In June I was invited to give the keynote speech at the Sustainable Foods Summit in Amsterdam. The conference programme was so advanced it made me blink in disbelief - here were a bunch of corporate executives and sustainability managers from the world's leading corporations all working to create real standards of sustainable growth and methods of measurement in order to comply with their corporate statements of principle. Stalwarts like Clearspring and Whole Foods were there, but the general tone was very mainstream. I spoke about taking an ethical brand mainstream later in the day but for my keynote I thought I'd give it to them with both barrels. Here’s my speech:

"Today I would like to take for my text the New Testament, Chapter 6: 1-8, the Book of Revelation of St. John the Evangelist (I'd give anything for a picture of the audience's horrified faces as they prepared for the worst). You may recall it: it's where Jesus opens the sealed scrolls and summons forth the Four Horsemen of the Apocalypse - War, Plague, Famine and their faithful follower, Death.To understand sustainability we must recognise that the world's economy is still governed by legacy industries who have a massive vested interest in those 4 horsemen. Without them, or the fear of them, their shareholder value would collapse.War enjoys annual capital expenditure of $1.5 trillion. with the US leading the field, devoting 5% of GDP to military spending. As you'd expect with any capital expenditure, the return on investment is many times the value of the outlay - the cost of death and destruction of property in target nations is massive. Of course the at-home social damage is pretty high too as soldiers return home with attitudes to violence that lead to high domestic cost due to healthcare, suicides, crime and psychological problems.Plague enjoys good returns, too. The Avian Flu and Swine Flu panics exposed Big Pharma’s desperate quest for new disease threats. The side effects of medical intervention create a huge subsidiary industry and new diseases like diabetes, cancer, heart disease and high cholesterol create an opportunities for profit. Death from medical errors in the US run at 200,000 a year, while correct intervention claims many more.Famine is perhaps most relevant to this conference. By destroying the natural fertility of the Earth with chemical fertilisers and killing off biodiversity with pesticides, fungicides, herbicides, GMOs and antibiotics agribusiness has created a global dependency on their chemicals to produce our food. 'Feed the world' is their mantra as they progressively starve the world. Now, except for organic farming, we are hooked on the drugs they sell to keep degraded land in production.We have to kick these bad habits but they are entrenched in our socioeconomic system and their proprietors will not give up without a fightSo how can sustainability triumph? It must be in all arenas, we must bring peace and prosperity, to all. It can be done, because things have changed.How have things changed?Debt - Wars, drugs and agribusiness have bankrupted our economies. First rule of a parasite is: don't kill the host. If American taxpayers had to pay for war, medicine and farm subsidies they would never have happened. Instead the Chinese, and Arabs loaned the US the money so they could continue to buy cheap consumer goods and oil. Now that the debt is dragging down our economy we wrongly blame the bankers. The rot started because our governments subsidised war/drug/ag with borrowed money because they were too cowardly to pay for it out of increased taxation.Transparency - the days of the smoke-filled room where a handful of powerful men decide the fate of the rest of us is ending. We know what’s going on.There is no future if there is not a sustainable future. A handful of companies worldwide thrive on war, sickness and a famine. Our governments bow to them. Monsanto's control of the USDA is the most obvious but it's the same everywhere, from the EU to India to Africa and Latin America.It is undeniable that peace brings more prosperity than war and avoids the burden of debtThat the creation of health is better value than the treatment of diseaseThat organic and sustainable farming gives better and more reliable yields than unsustainable petrochemical dependencyWe're right - we know we're right - they know we're right.But they won't give up without a fightIn Britain our new prime minister speaks about The Big Society - people doing it for themselves. The top down model is disintegrating everywhere. When people start doing it for themselves then different choices will be made. Companies that are ready for this seismic change will prosper. There can only be on future and by definition it must be sustainable.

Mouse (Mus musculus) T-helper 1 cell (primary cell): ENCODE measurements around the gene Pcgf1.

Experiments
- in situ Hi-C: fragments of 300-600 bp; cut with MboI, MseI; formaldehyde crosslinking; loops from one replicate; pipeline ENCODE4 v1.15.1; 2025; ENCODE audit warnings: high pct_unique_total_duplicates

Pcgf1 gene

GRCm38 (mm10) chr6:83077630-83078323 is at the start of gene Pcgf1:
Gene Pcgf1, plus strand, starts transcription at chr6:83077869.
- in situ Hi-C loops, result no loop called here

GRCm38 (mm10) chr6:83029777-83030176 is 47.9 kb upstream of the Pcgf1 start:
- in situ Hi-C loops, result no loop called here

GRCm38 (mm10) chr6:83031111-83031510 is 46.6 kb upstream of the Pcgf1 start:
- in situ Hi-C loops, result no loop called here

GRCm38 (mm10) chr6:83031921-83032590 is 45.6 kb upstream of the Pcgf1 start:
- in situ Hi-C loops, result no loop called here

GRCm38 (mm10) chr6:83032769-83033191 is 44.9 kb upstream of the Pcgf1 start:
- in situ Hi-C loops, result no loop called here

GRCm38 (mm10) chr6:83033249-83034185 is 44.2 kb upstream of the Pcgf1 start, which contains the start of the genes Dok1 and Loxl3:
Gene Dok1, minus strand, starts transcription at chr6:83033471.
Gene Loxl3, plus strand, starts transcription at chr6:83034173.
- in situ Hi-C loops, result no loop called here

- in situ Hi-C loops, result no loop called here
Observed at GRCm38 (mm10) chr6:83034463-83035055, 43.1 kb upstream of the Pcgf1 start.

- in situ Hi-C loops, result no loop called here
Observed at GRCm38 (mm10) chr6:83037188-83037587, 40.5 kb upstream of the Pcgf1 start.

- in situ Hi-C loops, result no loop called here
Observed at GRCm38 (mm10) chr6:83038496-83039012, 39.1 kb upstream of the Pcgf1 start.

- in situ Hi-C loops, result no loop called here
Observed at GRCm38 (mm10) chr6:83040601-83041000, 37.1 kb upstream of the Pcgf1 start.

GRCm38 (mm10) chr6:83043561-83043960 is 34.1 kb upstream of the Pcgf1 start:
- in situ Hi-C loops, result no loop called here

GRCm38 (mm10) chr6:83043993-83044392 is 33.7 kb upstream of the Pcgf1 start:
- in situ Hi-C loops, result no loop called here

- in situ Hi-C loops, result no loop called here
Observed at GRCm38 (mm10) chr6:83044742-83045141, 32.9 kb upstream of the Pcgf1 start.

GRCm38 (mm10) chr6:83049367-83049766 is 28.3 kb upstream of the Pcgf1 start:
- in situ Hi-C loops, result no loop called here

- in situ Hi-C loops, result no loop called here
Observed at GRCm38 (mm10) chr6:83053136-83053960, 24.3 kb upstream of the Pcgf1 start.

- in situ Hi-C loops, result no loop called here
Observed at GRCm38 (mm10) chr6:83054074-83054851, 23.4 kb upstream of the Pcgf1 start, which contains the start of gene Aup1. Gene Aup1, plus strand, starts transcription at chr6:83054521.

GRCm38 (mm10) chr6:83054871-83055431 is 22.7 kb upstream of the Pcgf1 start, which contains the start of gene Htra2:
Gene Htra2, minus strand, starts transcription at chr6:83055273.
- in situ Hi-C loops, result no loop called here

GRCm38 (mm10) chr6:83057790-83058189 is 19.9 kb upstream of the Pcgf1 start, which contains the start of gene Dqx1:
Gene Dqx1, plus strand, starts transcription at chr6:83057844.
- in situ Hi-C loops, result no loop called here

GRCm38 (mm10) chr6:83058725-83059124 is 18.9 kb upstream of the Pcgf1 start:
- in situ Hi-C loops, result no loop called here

Treated like Animals

What is it about the meat industry? Vegans say meat is murder, what’s clear is that its production often defies morality.

A recently published inquiry by the Equality and Human Rights Commission (http://bit.ly/aKqz2U) has been pretty horrifying: women working in meat and poultry processing factories barred from going to the lavatory because it would slow down the production line. Result: urine and blood (if they’re menstruating) dripping down their legs. Angry managers pelt workers with frozen hamburgers and call them ‘you f***ing’ shit Polish.’